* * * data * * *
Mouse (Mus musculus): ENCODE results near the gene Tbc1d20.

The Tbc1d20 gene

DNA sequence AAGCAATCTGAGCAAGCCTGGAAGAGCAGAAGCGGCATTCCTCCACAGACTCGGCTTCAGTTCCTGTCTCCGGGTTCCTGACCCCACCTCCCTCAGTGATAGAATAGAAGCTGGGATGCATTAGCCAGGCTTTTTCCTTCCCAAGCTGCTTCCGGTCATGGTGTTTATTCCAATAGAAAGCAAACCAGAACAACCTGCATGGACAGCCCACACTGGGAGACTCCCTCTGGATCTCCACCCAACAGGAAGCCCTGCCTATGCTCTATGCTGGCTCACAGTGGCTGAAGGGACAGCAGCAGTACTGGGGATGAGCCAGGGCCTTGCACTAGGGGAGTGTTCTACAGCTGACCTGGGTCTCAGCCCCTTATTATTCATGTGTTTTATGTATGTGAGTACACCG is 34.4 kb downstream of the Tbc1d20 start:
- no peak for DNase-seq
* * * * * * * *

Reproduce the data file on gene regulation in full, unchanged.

Mouse (Mus musculus): ENCODE results near the gene Tbc1d20.

The Tbc1d20 gene

DNA sequence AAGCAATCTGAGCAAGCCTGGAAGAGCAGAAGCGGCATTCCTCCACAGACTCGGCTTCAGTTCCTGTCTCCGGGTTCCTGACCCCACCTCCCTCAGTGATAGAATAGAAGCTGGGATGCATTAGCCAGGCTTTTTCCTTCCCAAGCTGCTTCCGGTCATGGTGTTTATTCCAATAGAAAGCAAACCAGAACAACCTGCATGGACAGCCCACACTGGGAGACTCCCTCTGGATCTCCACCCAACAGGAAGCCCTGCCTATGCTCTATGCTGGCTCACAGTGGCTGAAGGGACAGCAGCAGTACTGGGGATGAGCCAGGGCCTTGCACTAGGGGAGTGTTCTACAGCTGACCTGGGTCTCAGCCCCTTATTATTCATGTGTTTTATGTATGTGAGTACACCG is 34.4 kb downstream of the Tbc1d20 start:
- no peak for DNase-seq